Quizzes, tests, exercises and puzzles for English as a Second Language (ESL), English as a foreign language (EFL), Teaching EFL (TEFL), Test of EFL (TOEFL), English for speakers of other languages (ESOL), Teaching ESOL (TESOL), TOEIC.

1. Every'can be used as a pronoun.

2. If it's not him, it's ________

3. They treated them roughly.

4. Yesterday

5. I ________ be able to make it tomorrow

6. I don't need the ________ of you to tell me my job!

7. Tomorrow

8. Frequently

9. She ________ reading the novel she started yesterday

10. Now

English Test

1. ESL-EFL Test - 78
2. ESL-EFL Test - 79
3. ESL-EFL Test - 80
4. ESL-EFL Test - 81
5. ESL-EFL Test - 82
6. ESL-EFL Test - 83
7. ESL-EFL Test - 84
8. ESL-EFL Test - 85
9. ESL-EFL Test - 86
10. ESL-EFL Test - 87
11. ESL-EFL Test - 88
12. ESL-EFL Test - 89
13. ESL-EFL Test - 90
14. ESL-EFL Test - 91
15. ESL-EFL Test - 92
16. ESL-EFL Test - 93
17. ESL-EFL Test - 94
18. ESL-EFL Test - 95
19. ESL-EFL Test - 96
20. ESL-EFL Test - 97
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  • Dog Breeds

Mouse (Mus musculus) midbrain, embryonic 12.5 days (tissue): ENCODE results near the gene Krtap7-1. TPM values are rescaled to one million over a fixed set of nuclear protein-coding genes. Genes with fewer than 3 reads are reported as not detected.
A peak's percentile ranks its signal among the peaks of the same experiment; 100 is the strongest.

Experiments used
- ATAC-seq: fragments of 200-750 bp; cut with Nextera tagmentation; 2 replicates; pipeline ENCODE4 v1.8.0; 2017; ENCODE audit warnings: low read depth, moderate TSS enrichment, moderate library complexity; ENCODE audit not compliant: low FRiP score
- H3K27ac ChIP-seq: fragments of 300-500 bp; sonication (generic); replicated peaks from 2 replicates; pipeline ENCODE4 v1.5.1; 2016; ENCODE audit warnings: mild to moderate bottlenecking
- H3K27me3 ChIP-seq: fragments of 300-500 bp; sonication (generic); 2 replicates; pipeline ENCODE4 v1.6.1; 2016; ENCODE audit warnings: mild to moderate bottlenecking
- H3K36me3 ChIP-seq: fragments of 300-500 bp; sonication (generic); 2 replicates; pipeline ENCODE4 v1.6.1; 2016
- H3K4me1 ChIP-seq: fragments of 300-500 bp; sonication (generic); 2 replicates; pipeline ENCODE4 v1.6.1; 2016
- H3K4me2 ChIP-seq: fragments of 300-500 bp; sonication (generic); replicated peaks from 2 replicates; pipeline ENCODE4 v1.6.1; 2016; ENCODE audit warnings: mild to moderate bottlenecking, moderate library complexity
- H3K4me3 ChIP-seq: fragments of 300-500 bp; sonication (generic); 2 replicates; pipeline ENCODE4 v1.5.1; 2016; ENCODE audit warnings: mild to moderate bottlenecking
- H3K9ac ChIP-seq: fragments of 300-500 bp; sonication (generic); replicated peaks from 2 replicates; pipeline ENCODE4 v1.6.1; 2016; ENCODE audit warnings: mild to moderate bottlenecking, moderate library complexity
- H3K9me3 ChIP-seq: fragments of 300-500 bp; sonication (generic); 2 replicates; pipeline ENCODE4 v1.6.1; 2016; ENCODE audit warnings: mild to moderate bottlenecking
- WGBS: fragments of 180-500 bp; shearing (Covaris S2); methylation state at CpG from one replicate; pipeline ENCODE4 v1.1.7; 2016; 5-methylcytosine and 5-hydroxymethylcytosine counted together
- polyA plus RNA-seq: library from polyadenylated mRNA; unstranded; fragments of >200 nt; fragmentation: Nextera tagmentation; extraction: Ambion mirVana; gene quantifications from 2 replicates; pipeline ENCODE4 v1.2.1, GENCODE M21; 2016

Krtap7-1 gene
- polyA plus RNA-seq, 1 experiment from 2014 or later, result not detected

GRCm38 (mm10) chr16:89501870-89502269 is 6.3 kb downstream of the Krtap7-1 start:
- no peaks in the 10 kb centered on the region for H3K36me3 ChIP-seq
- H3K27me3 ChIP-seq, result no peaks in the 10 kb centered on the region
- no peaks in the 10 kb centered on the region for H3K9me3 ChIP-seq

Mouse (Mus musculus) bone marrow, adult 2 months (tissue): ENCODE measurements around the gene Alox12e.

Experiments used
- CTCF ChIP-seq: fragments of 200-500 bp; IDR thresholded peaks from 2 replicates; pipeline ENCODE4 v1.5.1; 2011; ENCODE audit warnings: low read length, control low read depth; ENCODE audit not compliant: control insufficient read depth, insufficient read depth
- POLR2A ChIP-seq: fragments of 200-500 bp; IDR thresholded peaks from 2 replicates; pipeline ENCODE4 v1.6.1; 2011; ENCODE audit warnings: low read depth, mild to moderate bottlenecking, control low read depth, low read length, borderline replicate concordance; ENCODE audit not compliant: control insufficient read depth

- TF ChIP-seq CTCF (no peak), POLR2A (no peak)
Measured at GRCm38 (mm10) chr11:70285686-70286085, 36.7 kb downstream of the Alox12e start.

French Bulldog

    The French Bulldog is a small breed of domestic dog. Frenchies were bred in the 1800s by lace makers first in England then in France when displaced by the Industrial Revolution. Frenchies are playful and affectionate. They are loyal, loving, and wonderful companion dogs. French Bulldogs can be a challenge to train due to their willful and stubborn nature. They require patience, repetition and early socialization. The origin of the modern French Bulldog breed descends directly from the dogs of the Molossians, an ancient Greek tribe. The dogs were spread throughout the ancient world by Phoenician traders. British Molossian dogs were developed into the Mastiff. A sub-family of the Mastiff were the Bullenbeisser, a type of dog used for bull-baiting. Blood sports such as bull-baiting were outlawed in England in 1835, leaving these Bulldogs unemployed.[3] However, they had been bred for non-sporting reasons since at least 1800, and so their use changed from a sporting breed to a companion breed. To reduce their size, some Bulldogs were crossed with terriers, while others were crossed with pugs. By 1850 the Toy Bulldog had become common in England, and appeared in conformation shows when they began around 1860.[4] These dogs weighed around 16?25 pounds (7.3?11.3 kg), although classes were also available at dog shows for those that weighed under 12 pounds (5.4 kg)

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